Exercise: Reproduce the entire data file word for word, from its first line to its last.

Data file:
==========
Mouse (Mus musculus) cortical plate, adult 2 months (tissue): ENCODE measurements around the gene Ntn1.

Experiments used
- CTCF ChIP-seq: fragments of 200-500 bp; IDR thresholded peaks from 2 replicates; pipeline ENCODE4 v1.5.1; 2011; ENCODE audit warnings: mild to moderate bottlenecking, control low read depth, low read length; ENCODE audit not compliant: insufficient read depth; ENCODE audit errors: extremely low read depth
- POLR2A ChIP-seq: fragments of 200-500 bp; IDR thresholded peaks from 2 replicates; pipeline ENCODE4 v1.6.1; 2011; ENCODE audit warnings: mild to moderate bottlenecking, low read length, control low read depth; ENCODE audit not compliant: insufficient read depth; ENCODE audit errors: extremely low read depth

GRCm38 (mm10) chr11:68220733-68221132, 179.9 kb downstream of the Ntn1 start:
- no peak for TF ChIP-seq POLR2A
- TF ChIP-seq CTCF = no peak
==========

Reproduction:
Mouse (Mus musculus) cortical plate, adult 2 months (tissue): ENCODE measurements around the gene Ntn1.

Experiments used
- CTCF ChIP-seq: fragments of 200-500 bp; IDR thresholded peaks from 2 replicates; pipeline ENCODE4 v1.5.1; 2011; ENCODE audit warnings: mild to moderate bottlenecking, control low read depth, low read length; ENCODE audit not compliant: insufficient read depth; ENCODE audit errors: extremely low read depth
- POLR2A ChIP-seq: fragments of 200-500 bp; IDR thresholded peaks from 2 replicates; pipeline ENCODE4 v1.6.1; 2011; ENCODE audit warnings: mild to moderate bottlenecking, low read length, control low read depth; ENCODE audit not compliant: insufficient read depth; ENCODE audit errors: extremely low read depth

GRCm38 (mm10) chr11:68220733-68221132, 179.9 kb downstream of the Ntn1 start:
- no peak for TF ChIP-seq POLR2A
- TF ChIP-seq CTCF = no peak